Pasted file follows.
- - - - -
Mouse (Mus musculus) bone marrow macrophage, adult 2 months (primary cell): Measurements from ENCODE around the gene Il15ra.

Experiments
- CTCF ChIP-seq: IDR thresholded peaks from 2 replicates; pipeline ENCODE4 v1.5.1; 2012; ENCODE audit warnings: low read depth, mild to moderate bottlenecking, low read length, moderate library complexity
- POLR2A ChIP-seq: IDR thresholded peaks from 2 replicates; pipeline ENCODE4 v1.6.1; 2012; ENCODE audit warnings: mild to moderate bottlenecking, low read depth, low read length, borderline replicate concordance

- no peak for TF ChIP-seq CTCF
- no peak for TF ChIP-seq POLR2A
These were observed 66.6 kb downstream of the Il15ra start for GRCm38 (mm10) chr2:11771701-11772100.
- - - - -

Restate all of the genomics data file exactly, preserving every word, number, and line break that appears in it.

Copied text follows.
Mouse (Mus musculus) bone marrow macrophage, adult 2 months (primary cell): Measurements from ENCODE around the gene Il15ra.

Experiments
- CTCF ChIP-seq: IDR thresholded peaks from 2 replicates; pipeline ENCODE4 v1.5.1; 2012; ENCODE audit warnings: low read depth, mild to moderate bottlenecking, low read length, moderate library complexity
- POLR2A ChIP-seq: IDR thresholded peaks from 2 replicates; pipeline ENCODE4 v1.6.1; 2012; ENCODE audit warnings: mild to moderate bottlenecking, low read depth, low read length, borderline replicate concordance

- no peak for TF ChIP-seq CTCF
- no peak for TF ChIP-seq POLR2A
These were observed 66.6 kb downstream of the Il15ra start for GRCm38 (mm10) chr2:11771701-11772100.